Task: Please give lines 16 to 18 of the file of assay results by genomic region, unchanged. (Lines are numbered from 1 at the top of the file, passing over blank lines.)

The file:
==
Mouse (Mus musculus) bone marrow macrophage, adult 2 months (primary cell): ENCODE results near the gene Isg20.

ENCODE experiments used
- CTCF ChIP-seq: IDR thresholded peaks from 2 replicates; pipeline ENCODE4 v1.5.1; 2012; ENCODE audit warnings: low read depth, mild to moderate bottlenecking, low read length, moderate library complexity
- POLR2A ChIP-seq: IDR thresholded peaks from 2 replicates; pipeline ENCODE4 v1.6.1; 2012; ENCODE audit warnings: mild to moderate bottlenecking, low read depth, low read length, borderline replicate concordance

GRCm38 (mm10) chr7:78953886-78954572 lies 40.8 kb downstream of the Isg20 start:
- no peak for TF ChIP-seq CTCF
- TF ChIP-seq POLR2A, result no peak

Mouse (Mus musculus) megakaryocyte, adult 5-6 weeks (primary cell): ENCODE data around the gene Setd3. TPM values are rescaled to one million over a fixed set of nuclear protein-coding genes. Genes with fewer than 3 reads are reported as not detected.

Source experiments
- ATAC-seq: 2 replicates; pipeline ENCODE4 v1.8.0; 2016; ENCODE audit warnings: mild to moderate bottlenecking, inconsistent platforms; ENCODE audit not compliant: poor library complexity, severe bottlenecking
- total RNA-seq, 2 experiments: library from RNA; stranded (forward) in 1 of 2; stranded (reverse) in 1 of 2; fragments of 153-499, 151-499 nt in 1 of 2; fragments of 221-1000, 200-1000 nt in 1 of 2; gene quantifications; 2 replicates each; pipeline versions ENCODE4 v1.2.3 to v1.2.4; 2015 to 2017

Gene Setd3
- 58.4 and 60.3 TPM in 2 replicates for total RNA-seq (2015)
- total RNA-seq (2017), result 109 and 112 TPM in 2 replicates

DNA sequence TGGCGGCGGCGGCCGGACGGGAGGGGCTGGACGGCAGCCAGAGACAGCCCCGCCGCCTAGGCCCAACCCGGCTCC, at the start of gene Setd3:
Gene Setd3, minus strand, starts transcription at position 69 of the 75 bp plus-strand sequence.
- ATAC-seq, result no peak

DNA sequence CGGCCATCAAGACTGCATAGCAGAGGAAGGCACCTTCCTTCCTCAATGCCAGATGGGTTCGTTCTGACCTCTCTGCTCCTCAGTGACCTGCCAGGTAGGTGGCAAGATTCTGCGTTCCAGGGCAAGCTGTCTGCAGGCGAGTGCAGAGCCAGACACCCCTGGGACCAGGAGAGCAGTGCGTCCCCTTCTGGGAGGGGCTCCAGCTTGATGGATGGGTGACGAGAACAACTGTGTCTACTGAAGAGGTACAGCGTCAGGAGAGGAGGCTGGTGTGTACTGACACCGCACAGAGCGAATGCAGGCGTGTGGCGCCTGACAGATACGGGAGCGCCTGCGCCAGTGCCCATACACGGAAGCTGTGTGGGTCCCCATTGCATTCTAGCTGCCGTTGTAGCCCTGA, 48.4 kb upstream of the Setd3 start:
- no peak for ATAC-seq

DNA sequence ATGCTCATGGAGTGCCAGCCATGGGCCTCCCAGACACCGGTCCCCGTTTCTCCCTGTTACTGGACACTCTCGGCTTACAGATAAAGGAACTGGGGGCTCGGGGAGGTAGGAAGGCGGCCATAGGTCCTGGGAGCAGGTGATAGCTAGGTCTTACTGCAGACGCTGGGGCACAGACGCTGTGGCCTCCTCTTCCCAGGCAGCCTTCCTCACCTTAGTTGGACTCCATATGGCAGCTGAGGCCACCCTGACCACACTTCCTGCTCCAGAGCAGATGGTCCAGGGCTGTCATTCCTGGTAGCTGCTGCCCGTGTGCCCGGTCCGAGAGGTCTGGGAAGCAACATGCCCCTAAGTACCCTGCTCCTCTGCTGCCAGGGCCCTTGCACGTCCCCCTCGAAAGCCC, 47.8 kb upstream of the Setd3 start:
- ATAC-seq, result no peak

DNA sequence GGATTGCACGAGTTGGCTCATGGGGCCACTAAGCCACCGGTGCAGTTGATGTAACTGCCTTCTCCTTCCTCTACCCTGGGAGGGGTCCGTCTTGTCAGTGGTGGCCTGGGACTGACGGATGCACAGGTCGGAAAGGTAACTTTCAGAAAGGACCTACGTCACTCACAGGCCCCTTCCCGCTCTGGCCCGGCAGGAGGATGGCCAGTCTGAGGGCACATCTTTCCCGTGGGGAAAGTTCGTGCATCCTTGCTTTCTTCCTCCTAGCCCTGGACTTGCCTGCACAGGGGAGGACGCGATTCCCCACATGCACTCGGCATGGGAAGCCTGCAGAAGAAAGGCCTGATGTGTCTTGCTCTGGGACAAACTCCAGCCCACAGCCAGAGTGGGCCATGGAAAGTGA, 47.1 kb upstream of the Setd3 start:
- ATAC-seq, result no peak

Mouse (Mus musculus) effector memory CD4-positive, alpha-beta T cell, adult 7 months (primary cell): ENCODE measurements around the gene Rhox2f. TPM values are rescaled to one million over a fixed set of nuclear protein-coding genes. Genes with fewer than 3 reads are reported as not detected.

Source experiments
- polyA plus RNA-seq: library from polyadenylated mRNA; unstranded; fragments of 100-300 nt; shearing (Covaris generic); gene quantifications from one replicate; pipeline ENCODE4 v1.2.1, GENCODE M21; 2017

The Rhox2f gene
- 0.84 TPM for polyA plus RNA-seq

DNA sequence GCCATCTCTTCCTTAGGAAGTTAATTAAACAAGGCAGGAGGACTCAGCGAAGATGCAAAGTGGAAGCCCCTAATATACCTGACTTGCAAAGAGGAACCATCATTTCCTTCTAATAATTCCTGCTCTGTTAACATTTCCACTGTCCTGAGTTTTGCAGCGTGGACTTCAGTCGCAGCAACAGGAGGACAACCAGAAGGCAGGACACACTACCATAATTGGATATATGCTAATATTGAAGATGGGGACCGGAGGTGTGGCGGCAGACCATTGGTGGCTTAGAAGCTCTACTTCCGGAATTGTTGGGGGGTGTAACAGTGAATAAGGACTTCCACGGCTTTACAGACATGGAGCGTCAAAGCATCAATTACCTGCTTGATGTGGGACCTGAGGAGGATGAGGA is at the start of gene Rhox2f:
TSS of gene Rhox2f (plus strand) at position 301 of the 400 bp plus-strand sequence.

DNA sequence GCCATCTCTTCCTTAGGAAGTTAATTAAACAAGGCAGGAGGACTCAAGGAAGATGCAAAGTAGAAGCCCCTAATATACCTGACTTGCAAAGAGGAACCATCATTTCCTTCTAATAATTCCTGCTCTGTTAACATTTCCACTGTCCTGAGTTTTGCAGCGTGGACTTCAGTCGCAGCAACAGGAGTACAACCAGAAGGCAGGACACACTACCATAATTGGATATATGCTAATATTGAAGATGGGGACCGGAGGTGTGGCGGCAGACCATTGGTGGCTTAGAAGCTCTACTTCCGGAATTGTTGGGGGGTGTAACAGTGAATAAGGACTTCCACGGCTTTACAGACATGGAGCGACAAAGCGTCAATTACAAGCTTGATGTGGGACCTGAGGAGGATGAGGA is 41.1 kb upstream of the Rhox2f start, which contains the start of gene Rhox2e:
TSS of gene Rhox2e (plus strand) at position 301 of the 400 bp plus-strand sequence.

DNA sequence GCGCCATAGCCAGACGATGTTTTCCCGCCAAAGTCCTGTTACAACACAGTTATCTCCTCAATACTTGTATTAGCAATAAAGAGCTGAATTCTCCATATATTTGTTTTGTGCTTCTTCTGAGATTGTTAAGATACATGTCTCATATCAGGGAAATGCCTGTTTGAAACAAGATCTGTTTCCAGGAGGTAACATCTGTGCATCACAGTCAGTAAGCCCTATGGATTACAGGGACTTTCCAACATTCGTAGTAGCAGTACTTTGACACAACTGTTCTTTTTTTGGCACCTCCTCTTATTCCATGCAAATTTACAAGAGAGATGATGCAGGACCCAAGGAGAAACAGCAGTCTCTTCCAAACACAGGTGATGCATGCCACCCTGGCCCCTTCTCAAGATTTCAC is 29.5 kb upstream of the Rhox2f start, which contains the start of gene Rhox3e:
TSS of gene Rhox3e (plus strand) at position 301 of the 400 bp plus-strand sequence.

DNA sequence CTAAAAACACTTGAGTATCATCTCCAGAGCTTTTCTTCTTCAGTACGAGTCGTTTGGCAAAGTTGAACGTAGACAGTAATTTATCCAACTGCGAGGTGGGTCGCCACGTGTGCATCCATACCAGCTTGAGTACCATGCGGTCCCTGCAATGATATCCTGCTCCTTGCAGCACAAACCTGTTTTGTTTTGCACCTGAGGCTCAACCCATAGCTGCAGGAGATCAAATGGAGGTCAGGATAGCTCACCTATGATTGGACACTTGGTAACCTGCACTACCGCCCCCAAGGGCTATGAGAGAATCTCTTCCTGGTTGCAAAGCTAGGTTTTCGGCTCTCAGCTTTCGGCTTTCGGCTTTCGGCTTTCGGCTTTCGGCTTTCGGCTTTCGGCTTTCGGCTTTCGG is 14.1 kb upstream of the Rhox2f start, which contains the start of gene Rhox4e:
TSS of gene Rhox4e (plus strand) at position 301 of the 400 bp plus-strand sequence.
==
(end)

Gene Setd3, minus strand, starts transcription at position 69 of the 75 bp plus-strand sequence.
- ATAC-seq, result no peak

DNA sequence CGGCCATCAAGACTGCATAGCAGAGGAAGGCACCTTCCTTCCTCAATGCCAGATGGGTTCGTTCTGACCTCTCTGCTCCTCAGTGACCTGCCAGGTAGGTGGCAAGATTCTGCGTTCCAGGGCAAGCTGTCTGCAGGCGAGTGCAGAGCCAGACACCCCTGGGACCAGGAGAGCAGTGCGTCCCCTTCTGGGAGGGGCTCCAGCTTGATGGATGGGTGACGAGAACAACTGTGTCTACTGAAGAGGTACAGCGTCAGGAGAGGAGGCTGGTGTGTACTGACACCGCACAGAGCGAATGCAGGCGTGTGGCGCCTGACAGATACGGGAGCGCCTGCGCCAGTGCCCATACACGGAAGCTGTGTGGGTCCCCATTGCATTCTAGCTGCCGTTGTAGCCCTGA, 48.4 kb upstream of the Setd3 start: